Holiday Hours: Labor Day
11:30AM / Thursday, August 29, 2019

Labor Day is being celebrated Monday, Sept. 2. Labor Day was established as a federal holiday in 1971 by Congress and is held on the first Monday of September. Read a history of Labor Day here.

The first Labor Day holiday was celebrated on Tuesday, Sept. 5, 1882, in New York City, in accordance with the plans of the Central Labor Union. The union encouraged the development of a workingman's holiday and a number of states began setting a day aside. Parades and picnics or similar events were not uncommon in its early days; it is now seen as part of the last three-day weekend of the summer prior to the start of school in many localities. 

Massachusetts was among the first states to


Squeeze, Benatar, Reba, Berkshire Ramblers Spark Labor Day Weekend Finales
By Grace Lichtenstein, Guest Column
11:42AM / Wednesday, August 28, 2019

For the Labor Day weekend, Tanglewood welcomes pop and country stars, the Guthrie Center offers local folkies, Mass MoCA throws a dance party and the Egremont Barn jumps with hip-hop.


Now that the Boston Symphony Orchestra has finished its summer season, Tanglewood revs up for stars from the rock and country worlds in its Popular Artists Series.

Squeeze, the British rockers who first began recording in the 1970s, is at the Shed on Thursday night, Aug. 29, at 7 p.m. The lineup of band members may have changed over the years, but the current crew surely will do such hits as "Tempted" and "Hourglass."

Two enduring women rock stars take the Shed stage


Interested in Fixed Annuities? Beware of Common Misconceptions
Submitted by Edward Jones,
10:47AM / Wednesday, August 28, 2019

Between your 401(k) or pension, your IRA and Social Security, you hope to have enough to enjoy a comfortable retirement lifestyle. Yet, you may want, or need, to find other financial resources – one of which might be a fixed annuity, which offers a guaranteed interest rate and can be structured to provide a lifetime income stream.

But you may be nervous about investing in annuities because of some negative things you have heard about them. How concerned should you be?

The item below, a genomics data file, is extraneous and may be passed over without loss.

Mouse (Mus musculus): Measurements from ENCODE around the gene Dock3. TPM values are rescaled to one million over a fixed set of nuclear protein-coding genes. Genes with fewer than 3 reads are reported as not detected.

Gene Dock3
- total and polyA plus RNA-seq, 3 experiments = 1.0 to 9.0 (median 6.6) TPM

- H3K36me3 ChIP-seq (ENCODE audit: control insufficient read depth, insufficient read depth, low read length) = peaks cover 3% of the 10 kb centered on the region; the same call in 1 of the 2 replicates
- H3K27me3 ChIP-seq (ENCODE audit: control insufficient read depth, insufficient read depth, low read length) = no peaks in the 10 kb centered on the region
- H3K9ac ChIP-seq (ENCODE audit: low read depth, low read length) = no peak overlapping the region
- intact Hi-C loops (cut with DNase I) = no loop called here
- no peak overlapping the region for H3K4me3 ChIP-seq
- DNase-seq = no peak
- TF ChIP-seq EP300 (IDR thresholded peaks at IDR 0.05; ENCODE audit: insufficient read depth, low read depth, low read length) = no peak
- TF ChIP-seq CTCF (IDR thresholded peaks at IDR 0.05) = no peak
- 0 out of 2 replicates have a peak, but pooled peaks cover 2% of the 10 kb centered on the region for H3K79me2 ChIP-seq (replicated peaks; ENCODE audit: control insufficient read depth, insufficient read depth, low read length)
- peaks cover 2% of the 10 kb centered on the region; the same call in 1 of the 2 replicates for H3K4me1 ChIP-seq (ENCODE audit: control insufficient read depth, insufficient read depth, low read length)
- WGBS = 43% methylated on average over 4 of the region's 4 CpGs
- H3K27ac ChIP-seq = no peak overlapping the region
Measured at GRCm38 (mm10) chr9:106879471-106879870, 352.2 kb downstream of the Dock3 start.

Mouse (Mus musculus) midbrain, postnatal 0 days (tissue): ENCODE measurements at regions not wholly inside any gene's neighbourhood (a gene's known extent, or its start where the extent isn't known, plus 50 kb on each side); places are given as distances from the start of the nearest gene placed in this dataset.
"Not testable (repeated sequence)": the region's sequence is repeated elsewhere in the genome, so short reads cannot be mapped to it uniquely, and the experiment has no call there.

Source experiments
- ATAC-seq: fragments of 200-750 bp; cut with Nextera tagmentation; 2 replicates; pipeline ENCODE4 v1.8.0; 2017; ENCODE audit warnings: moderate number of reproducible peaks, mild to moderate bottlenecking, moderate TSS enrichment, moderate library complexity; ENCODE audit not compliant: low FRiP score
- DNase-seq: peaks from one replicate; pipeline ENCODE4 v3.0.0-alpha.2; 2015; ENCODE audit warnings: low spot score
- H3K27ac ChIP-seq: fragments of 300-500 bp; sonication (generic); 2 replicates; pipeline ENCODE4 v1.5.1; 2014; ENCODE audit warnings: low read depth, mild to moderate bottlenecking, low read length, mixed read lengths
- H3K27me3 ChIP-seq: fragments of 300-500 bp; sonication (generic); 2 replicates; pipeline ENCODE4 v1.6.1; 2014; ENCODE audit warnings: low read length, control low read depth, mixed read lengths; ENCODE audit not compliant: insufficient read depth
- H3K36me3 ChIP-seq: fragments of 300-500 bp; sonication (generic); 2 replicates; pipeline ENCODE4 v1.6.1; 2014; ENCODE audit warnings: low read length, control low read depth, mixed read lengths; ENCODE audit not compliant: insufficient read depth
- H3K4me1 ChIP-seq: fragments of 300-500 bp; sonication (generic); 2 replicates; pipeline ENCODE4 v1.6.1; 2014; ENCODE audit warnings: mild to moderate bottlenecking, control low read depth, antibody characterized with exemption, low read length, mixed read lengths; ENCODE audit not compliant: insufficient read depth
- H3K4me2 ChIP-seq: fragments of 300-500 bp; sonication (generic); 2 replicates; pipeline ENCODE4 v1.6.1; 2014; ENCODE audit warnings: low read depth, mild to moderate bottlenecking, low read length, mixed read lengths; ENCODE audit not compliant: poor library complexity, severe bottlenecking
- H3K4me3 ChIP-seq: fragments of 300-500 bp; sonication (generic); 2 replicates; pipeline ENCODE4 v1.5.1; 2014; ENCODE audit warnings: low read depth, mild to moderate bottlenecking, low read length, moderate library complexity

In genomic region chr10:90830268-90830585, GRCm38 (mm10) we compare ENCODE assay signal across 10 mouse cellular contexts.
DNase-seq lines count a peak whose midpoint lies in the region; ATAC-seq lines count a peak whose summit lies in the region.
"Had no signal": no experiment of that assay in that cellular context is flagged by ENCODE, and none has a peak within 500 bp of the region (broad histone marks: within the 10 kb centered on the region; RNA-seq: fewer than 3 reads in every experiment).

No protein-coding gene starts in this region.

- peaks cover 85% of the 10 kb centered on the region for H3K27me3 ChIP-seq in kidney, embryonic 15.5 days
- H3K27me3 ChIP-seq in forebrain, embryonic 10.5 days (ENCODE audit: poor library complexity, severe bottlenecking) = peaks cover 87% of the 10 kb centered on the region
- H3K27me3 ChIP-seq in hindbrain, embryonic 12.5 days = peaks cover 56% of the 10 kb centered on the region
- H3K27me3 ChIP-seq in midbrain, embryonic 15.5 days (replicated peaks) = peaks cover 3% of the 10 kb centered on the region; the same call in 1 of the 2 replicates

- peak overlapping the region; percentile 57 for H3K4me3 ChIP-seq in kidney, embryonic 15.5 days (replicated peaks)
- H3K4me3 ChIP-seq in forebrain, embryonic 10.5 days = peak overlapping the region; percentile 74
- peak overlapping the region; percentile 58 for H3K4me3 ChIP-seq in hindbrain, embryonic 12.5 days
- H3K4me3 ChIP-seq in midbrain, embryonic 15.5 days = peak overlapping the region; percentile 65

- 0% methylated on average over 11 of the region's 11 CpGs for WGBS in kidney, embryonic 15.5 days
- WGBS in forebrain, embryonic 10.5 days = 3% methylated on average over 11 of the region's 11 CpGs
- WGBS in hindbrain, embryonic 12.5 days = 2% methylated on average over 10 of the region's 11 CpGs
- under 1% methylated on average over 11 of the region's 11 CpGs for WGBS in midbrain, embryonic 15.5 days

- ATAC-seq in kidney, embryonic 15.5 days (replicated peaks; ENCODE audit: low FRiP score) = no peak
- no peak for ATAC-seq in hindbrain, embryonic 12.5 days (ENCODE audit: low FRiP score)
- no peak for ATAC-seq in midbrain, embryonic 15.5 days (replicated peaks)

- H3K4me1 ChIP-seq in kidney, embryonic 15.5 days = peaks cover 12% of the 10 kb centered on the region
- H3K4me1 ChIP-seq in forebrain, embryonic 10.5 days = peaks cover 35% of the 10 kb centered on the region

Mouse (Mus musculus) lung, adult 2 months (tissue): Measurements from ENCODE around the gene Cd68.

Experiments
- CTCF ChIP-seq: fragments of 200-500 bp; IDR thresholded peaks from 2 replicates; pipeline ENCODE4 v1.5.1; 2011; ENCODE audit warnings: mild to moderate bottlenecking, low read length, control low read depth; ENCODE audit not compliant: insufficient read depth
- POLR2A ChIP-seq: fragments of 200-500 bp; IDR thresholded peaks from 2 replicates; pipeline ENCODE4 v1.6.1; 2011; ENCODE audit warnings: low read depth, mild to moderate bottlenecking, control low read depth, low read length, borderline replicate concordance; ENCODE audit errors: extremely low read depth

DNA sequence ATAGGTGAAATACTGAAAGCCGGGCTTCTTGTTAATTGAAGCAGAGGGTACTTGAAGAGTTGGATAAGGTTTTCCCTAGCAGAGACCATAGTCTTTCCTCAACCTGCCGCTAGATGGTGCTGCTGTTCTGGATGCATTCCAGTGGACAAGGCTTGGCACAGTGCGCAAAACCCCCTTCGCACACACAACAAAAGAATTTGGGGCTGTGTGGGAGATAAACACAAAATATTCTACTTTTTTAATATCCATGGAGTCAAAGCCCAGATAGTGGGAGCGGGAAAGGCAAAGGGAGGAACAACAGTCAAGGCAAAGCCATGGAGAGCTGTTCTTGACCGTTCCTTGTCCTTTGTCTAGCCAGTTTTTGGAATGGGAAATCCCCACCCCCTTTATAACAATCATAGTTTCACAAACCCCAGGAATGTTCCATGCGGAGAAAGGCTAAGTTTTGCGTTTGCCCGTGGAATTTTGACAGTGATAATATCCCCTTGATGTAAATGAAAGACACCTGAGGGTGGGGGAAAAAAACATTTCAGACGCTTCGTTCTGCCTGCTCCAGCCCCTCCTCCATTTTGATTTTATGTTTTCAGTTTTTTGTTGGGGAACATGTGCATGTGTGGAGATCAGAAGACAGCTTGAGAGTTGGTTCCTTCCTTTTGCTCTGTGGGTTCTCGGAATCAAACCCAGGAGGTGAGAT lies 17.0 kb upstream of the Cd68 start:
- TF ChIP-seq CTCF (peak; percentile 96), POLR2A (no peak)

To help answer that question, let's consider some common misconceptions about fixed annuities:

* "I won't be able to touch any of my money if I need some of it before I retire." A fixed annuity is


Windsor Receives $165k in Funding for Ecological Repairs
05:50PM / Tuesday, August 27, 2019

The secretary also met with local officials during her trip to Western Mass, including a roundtable on Friday in Pittsfield.  WINDSOR, Mass. — The town of Windsor has been awarded $165,000 to replace a culvert on the East Branch of the Westfield River. Windsor's grant is largest of 16 awards targeting culvert replacement and river health and totaling $932,000.    Secretary of the Executive Office of Energy and Environmental Affairs Kathleen Theoharides announced the grants at an event last week at Windsor State Forest, then visited the sites of two culvert projects in Windsor and Cummington that received grants. Also receiving funds were Clarksburg and


Williams College Museum of Art to Reopen on Sept. 6
11:24AM / Tuesday, August 27, 2019

WILLIAMSTOWN, Mass. — The Williams College Museum of Art will reopen for the fall in Lawrence Hall on Friday, Sept. 6, with a lineup featuring the critically exclaimed exhibit "Axis Mundo: Queer Networks in Chicano L.A."

A celebration to mark the reopening of Lawrence Hall and the opening of "Axis Mundo" will be held from 5 to 8 p.m. on Friday, Sept. 6. A season celebration to mark the entire fall lineup of exhibitions will be held Thursday, Oct. 3, from 5 to 8 p.m. Both events are free and open to the public.

"I couldn't be more thrilled to reopen the museum this September with a dynamic suite of exhibitions and collaborations with faculty, many of


Berkshires Beat: Berkshire County Youths Joined Amplify 2019 Program
10:31AM / Tuesday, August 27, 2019
Music in Common

Berkshire County youth Darby Taylor, Hailey Peters, Maddy Bronson and Olivia Davis participated in Music In Common's "Amplify" program in Sheffield, Mass., this summer. Amplify is a two-week residential program in which musicians perform songs written by Music In Common youth from around the world. The Amplify group performed three concerts throughout Berkshire County to culminate the program.

Eight musicians, ages 15 to 20, arrived in the Berkshires on July 7 from California, Iowa, Connecticut and Massachusetts and immersed themselves in a rigorous two-week residential program in which they learned nine songs, culled from more than 50 songs written by youth